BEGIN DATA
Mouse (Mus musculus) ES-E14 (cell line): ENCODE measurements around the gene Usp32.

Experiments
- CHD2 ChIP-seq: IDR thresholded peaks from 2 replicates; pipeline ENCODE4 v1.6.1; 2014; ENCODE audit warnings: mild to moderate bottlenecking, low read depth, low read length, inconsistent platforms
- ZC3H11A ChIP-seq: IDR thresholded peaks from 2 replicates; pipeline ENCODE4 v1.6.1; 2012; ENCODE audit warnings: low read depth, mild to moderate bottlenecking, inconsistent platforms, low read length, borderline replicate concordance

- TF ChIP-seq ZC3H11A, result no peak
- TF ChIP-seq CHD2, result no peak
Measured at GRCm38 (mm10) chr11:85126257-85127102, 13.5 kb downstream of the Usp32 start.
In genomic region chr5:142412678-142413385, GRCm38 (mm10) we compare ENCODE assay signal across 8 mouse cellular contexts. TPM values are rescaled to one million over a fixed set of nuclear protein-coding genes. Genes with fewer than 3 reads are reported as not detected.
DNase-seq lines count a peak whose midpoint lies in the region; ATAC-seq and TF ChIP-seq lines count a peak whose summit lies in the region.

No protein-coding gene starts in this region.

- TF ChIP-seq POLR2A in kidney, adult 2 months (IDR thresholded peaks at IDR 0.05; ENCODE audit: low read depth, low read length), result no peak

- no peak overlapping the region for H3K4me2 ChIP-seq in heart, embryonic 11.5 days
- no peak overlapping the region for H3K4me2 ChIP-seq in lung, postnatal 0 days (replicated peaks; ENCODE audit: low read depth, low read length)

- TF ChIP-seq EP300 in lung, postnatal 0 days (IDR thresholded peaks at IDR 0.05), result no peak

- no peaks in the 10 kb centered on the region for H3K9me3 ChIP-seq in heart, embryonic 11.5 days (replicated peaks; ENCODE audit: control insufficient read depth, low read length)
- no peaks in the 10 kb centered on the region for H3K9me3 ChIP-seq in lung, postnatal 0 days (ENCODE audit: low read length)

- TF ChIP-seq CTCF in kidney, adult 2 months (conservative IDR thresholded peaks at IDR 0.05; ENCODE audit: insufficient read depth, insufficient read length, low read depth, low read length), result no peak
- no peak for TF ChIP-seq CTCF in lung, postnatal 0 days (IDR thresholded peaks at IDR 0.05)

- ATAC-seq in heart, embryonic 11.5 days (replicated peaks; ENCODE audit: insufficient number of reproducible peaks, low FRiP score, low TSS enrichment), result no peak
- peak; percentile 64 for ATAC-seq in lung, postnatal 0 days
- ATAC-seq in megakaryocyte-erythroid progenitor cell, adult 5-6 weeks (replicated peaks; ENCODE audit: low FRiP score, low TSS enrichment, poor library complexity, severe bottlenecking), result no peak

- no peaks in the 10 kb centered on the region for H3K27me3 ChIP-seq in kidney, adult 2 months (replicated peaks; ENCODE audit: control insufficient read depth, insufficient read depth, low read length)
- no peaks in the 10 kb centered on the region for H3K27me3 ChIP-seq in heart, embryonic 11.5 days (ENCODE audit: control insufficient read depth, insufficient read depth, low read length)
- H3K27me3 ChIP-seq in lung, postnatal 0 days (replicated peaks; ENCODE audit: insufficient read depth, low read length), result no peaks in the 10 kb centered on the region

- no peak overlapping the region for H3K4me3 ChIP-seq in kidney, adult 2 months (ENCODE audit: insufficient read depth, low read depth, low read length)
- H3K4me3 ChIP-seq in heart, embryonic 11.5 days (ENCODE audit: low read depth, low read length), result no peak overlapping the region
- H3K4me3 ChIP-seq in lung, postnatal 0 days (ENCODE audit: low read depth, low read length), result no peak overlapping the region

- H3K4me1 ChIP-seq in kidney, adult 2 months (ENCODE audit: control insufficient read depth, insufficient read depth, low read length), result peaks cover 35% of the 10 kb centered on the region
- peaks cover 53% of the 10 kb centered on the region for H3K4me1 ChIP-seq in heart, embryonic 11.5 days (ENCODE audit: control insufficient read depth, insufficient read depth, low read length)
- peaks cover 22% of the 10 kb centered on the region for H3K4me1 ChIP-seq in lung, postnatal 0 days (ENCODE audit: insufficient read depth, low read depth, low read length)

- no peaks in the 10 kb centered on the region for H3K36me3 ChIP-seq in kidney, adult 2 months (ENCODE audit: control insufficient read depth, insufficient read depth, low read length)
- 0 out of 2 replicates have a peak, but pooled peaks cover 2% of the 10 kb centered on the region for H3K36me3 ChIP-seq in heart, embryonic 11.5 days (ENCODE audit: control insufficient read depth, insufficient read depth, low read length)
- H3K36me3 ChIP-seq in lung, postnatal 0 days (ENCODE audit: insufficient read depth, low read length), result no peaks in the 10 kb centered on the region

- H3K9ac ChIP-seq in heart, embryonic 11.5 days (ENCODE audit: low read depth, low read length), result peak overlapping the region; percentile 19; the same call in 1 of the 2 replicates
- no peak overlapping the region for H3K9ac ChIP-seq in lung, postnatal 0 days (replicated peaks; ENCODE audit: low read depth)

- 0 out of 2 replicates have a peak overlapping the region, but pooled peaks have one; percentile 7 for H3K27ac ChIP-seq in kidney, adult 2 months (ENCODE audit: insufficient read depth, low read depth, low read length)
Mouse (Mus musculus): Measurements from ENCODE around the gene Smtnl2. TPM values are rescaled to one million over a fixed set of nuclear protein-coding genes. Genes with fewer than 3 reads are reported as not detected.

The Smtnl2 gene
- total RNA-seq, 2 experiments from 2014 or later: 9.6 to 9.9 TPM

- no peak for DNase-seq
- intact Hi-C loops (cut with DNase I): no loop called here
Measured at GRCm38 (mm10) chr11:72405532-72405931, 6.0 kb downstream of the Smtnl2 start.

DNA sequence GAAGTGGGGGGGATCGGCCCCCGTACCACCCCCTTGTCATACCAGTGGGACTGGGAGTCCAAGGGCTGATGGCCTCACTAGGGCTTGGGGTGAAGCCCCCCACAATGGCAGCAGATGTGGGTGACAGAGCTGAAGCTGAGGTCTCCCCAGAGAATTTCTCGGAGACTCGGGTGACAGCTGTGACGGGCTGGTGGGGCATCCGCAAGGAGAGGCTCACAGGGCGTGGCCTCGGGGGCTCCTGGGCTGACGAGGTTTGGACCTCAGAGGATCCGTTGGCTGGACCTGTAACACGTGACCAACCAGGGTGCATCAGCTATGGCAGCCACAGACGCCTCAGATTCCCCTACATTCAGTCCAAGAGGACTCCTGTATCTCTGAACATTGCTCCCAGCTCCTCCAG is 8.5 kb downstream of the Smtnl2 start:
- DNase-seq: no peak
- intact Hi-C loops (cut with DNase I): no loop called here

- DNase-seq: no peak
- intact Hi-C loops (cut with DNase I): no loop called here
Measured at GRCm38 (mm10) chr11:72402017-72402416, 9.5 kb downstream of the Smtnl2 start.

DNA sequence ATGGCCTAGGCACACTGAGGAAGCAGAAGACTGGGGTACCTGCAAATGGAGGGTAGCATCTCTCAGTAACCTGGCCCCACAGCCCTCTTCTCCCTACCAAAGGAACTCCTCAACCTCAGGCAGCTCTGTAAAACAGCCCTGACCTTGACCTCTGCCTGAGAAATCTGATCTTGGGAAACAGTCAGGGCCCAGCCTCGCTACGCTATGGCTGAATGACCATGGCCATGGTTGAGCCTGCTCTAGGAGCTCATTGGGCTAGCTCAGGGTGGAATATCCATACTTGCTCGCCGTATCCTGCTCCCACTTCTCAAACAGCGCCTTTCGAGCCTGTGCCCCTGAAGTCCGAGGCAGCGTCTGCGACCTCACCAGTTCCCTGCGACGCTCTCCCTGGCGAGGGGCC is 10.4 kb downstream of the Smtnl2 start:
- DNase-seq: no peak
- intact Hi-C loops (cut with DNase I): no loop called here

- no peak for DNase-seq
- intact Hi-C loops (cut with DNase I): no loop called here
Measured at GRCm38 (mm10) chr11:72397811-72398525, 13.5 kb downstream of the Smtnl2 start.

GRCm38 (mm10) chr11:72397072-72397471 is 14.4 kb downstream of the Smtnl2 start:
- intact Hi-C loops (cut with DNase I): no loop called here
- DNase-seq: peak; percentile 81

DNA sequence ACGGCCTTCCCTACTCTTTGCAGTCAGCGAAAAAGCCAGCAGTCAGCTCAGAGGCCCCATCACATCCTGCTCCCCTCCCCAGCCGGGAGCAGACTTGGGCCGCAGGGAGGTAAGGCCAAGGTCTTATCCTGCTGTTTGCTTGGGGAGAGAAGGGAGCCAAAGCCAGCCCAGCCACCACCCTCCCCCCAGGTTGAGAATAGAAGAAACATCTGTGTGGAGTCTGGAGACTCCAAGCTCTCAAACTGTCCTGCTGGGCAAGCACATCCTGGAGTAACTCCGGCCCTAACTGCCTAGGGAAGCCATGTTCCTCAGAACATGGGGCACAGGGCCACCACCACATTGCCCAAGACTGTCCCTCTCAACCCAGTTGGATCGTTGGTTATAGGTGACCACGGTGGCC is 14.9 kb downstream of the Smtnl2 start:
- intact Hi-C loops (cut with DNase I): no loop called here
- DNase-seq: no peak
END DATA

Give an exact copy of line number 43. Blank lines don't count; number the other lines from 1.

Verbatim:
DNA sequence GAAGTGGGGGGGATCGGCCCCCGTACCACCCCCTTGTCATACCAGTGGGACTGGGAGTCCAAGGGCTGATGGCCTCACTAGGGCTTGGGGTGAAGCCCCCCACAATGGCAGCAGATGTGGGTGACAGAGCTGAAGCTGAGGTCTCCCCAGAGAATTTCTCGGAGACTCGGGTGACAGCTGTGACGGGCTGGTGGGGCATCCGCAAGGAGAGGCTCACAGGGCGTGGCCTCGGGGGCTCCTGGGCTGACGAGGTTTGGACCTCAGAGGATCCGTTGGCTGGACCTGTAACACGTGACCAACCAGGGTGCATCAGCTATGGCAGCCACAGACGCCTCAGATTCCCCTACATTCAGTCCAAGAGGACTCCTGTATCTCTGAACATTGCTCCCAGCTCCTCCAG is 8.5 kb downstream of the Smtnl2 start: